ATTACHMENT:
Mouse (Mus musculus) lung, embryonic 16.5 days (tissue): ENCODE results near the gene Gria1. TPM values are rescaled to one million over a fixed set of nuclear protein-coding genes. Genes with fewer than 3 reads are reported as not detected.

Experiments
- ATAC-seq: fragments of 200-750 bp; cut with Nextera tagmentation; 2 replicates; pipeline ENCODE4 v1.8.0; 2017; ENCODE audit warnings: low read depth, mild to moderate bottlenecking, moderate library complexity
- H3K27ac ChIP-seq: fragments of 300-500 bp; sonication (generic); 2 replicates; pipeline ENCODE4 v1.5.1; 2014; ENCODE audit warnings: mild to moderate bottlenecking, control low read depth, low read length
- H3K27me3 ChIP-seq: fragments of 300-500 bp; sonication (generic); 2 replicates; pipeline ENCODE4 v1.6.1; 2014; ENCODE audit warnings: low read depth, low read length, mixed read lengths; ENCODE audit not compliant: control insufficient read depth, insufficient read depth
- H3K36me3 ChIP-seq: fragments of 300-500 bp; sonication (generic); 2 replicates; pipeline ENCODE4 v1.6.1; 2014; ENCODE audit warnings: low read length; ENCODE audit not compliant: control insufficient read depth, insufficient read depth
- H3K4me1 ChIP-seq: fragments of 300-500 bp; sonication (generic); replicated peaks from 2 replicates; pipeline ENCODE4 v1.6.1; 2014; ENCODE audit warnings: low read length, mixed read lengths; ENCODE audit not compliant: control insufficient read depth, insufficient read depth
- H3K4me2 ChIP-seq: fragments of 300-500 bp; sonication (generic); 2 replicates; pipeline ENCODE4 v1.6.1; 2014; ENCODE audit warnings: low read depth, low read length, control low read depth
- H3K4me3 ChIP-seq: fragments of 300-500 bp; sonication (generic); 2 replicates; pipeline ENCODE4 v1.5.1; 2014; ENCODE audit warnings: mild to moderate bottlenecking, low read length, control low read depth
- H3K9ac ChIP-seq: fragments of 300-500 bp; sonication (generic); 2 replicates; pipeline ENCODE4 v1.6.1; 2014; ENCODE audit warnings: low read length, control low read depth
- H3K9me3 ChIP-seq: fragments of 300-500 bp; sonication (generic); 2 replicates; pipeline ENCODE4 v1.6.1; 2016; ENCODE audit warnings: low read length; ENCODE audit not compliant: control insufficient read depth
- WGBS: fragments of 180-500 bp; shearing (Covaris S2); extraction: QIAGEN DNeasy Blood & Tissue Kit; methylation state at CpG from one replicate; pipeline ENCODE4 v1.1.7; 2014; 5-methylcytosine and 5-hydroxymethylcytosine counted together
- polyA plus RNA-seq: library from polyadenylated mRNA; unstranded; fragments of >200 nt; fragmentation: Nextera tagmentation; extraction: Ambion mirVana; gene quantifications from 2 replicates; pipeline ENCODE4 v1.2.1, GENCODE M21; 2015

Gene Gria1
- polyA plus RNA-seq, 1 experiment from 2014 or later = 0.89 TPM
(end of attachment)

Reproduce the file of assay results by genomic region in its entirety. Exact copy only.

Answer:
Mouse (Mus musculus) lung, embryonic 16.5 days (tissue): ENCODE results near the gene Gria1. TPM values are rescaled to one million over a fixed set of nuclear protein-coding genes. Genes with fewer than 3 reads are reported as not detected.

Experiments
- ATAC-seq: fragments of 200-750 bp; cut with Nextera tagmentation; 2 replicates; pipeline ENCODE4 v1.8.0; 2017; ENCODE audit warnings: low read depth, mild to moderate bottlenecking, moderate library complexity
- H3K27ac ChIP-seq: fragments of 300-500 bp; sonication (generic); 2 replicates; pipeline ENCODE4 v1.5.1; 2014; ENCODE audit warnings: mild to moderate bottlenecking, control low read depth, low read length
- H3K27me3 ChIP-seq: fragments of 300-500 bp; sonication (generic); 2 replicates; pipeline ENCODE4 v1.6.1; 2014; ENCODE audit warnings: low read depth, low read length, mixed read lengths; ENCODE audit not compliant: control insufficient read depth, insufficient read depth
- H3K36me3 ChIP-seq: fragments of 300-500 bp; sonication (generic); 2 replicates; pipeline ENCODE4 v1.6.1; 2014; ENCODE audit warnings: low read length; ENCODE audit not compliant: control insufficient read depth, insufficient read depth
- H3K4me1 ChIP-seq: fragments of 300-500 bp; sonication (generic); replicated peaks from 2 replicates; pipeline ENCODE4 v1.6.1; 2014; ENCODE audit warnings: low read length, mixed read lengths; ENCODE audit not compliant: control insufficient read depth, insufficient read depth
- H3K4me2 ChIP-seq: fragments of 300-500 bp; sonication (generic); 2 replicates; pipeline ENCODE4 v1.6.1; 2014; ENCODE audit warnings: low read depth, low read length, control low read depth
- H3K4me3 ChIP-seq: fragments of 300-500 bp; sonication (generic); 2 replicates; pipeline ENCODE4 v1.5.1; 2014; ENCODE audit warnings: mild to moderate bottlenecking, low read length, control low read depth
- H3K9ac ChIP-seq: fragments of 300-500 bp; sonication (generic); 2 replicates; pipeline ENCODE4 v1.6.1; 2014; ENCODE audit warnings: low read length, control low read depth
- H3K9me3 ChIP-seq: fragments of 300-500 bp; sonication (generic); 2 replicates; pipeline ENCODE4 v1.6.1; 2016; ENCODE audit warnings: low read length; ENCODE audit not compliant: control insufficient read depth
- WGBS: fragments of 180-500 bp; shearing (Covaris S2); extraction: QIAGEN DNeasy Blood & Tissue Kit; methylation state at CpG from one replicate; pipeline ENCODE4 v1.1.7; 2014; 5-methylcytosine and 5-hydroxymethylcytosine counted together
- polyA plus RNA-seq: library from polyadenylated mRNA; unstranded; fragments of >200 nt; fragmentation: Nextera tagmentation; extraction: Ambion mirVana; gene quantifications from 2 replicates; pipeline ENCODE4 v1.2.1, GENCODE M21; 2015

Gene Gria1
- polyA plus RNA-seq, 1 experiment from 2014 or later = 0.89 TPM